FILM

WorldPride’s opening film Prince of Dreams highlights Erik’s decade-long gender dysphoria

”The film takes us on an existential journey. At its core, it’s about understanding who you are, what shaped you and how to accept yourself and move on,” says director and producer Jessica Nettelbladt.
By JOHAN MAGNUSSON
August 12, 2021

WorldPride is an including event sprung from the organization Interpride that started in the 80s. This edition, Malmö/Copenhagen, will be the 7th event arranged, opening tonight. Due to the current situation, it’ll be physically smaller while aiming to reach even more people through the online program, worldwide.

The opening film, Prince of Dreams, is directed by documentary filmmaker Jessica Nettelbladt, premiering tomorrow night.

— The film fits in really good when talking about human and equal rights, she says, continuing,

— It is about Erik, struggling with gender dysphoria and mental illness. The film takes us on an existential journey. At its core, it’s about understanding who you are, what shaped you and how to accept yourself and move on.

— I got to know Erik when he was 17, while he was in high school, through his teachers. It didn’t take long before I decided to follow Erik on his journey, while he struggled to make peace with himself and find acceptance. It affected me deeply to hear his heartbreaking description — that it was like being trapped in the wrong body. That a human being could lose the will to live. And how there had been years of bullying at school. This is an account of ten years in Erik’s life, through puberty to adulthood. He encounters setbacks and difficulties along the way but finds the courage to move on, to work through his issues. Erik’s multi-faceted story is framed by the pilgrimage that begins in the district of Rosengård in Malmö, Sweden, and ends in Spain’s Camino de Finisterre.

— Erik’s personal journey is one that is shared by many others, one that people of all genders can relate to, says Nettelbladt.

What was the most challenging part? 

— It’s a big question, as all parts of the process are challenging in different ways. To get the finance in place is a heavy piece, also filming during such a long time, more than 10 years, creates a lot of raw material that needs to be edited down. But, this part is also creative and fun as well because I do like editing movies. Actually, you should write a book for every film you do, because so much happens along the way and you learn new things, both about yourself and others. How to do or not do next time.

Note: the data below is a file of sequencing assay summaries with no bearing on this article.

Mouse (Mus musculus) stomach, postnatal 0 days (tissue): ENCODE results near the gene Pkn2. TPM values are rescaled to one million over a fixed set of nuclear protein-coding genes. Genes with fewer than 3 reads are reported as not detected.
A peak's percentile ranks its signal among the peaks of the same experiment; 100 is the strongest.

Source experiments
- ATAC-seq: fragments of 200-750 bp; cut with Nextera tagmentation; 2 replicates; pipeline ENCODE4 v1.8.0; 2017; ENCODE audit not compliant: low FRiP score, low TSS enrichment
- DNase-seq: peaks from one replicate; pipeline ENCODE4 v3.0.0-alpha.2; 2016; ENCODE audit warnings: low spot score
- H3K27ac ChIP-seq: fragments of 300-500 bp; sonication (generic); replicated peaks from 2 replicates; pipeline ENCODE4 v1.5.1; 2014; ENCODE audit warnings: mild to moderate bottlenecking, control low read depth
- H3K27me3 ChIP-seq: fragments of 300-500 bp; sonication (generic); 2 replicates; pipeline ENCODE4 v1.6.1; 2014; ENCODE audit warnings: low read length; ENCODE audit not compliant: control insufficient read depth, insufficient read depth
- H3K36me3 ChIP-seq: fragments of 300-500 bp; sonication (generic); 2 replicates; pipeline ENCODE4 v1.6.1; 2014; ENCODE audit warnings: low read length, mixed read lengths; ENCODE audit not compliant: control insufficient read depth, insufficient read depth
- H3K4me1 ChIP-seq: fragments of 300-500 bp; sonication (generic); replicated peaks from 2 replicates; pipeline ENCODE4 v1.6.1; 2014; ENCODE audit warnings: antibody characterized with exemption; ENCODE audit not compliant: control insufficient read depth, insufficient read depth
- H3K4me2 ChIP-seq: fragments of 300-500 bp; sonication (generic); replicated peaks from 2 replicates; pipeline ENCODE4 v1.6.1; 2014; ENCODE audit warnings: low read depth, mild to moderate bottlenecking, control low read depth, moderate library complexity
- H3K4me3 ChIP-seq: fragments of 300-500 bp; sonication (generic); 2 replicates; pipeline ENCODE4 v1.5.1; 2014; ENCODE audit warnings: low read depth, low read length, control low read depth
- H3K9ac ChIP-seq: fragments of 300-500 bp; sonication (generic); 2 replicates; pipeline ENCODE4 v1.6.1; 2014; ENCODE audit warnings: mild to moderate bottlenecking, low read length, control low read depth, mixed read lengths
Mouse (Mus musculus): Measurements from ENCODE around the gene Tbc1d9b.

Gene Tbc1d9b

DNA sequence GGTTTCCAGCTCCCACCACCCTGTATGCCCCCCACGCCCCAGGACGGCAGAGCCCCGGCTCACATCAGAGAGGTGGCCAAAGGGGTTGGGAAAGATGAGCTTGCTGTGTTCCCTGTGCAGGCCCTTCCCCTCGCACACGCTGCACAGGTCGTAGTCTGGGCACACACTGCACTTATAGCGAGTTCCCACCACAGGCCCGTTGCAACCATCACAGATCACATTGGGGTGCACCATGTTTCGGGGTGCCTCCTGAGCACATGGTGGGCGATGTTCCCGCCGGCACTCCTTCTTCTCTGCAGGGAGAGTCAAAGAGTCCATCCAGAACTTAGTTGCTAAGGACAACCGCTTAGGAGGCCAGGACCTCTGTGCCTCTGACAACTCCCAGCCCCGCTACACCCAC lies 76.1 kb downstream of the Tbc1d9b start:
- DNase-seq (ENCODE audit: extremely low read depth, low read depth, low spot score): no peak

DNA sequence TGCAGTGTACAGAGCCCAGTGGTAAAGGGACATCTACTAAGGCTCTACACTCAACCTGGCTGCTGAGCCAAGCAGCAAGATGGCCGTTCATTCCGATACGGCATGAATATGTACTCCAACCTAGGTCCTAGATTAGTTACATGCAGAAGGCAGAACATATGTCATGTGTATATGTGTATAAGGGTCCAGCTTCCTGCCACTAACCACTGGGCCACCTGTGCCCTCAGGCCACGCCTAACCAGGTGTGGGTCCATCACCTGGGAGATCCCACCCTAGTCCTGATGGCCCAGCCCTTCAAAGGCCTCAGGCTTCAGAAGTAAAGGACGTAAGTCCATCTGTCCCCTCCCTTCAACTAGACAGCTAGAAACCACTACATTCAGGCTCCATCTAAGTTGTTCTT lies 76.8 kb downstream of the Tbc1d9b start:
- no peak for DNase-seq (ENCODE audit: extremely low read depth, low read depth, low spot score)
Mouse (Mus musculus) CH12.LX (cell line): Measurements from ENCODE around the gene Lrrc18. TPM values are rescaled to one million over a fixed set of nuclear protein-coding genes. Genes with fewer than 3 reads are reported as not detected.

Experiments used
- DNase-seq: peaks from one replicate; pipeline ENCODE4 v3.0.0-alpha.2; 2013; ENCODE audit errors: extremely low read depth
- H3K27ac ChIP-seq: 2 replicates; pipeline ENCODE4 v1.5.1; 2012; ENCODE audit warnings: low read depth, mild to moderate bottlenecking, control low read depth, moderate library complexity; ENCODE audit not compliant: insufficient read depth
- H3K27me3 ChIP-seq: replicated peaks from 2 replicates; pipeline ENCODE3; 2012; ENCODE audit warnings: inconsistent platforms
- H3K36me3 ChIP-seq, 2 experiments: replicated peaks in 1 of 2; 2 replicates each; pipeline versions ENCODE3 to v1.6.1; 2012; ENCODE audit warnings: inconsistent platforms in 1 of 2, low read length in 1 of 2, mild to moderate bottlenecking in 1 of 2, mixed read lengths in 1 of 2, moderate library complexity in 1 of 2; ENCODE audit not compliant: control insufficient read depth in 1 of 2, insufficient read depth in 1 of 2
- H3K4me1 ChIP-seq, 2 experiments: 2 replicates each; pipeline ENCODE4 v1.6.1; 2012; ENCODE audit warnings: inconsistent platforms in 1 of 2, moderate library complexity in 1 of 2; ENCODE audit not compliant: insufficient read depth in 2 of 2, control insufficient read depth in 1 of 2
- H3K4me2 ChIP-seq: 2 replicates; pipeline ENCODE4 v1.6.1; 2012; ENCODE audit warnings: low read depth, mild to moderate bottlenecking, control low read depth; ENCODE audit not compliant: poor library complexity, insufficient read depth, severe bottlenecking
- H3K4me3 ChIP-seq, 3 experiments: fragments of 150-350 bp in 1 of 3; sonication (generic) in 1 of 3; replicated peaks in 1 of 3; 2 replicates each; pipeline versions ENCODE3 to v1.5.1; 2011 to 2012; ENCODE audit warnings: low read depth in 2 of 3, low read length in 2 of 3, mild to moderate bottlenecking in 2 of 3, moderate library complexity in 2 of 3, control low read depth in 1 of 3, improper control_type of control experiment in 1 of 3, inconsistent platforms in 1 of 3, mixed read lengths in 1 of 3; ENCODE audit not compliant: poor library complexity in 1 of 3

Why should we see it?

— Mental illness is a growing issue around the world. There are so many children who encounter bullying, abuse, and trying to find their own identity. I think the pressure and stress on the youth today is much greater with all social media hammering a perfect picture. Some choose to be the bullying ones in the hope to fit in, some are never seen or heard and become the object of bullying. I think the film can gain a greater understanding and insights for all.

Can you share any memorable moments?

— When I met Erik, he was a teenager in high school. He was shy, introverted, and very withdrawn. His classmates were shouting swear words to him in the corridor because he wasn’t one of them, he was different. I find this scene in the film interesting because it reflects the exclusion and how the great masses follow the current. So few that’s standing up saying it is not OK. But the scene also shows the strength Erik has, despite contempt, jeer, and enormous resistance, he has the courage to follow his own way.

— In another scene, Erik describes it very gently: When your soul is in pain it is difficult to mend. If breaking an arm you can easily fix the arm with plaster, but how do you mend a broken soul, how do you heal?

— The film is existential and humane and has multiple layers. I think a lot of people can recognize themselves even if they don’t have the same story as Erik, Nettelbladt concludes.

Prince of Dreams will be live-streamed as the opening film tomorrow night, August 13, and also August 17 in Copenhagen and August 19 in Malmö. The Swedish movie premiere is on August 20.

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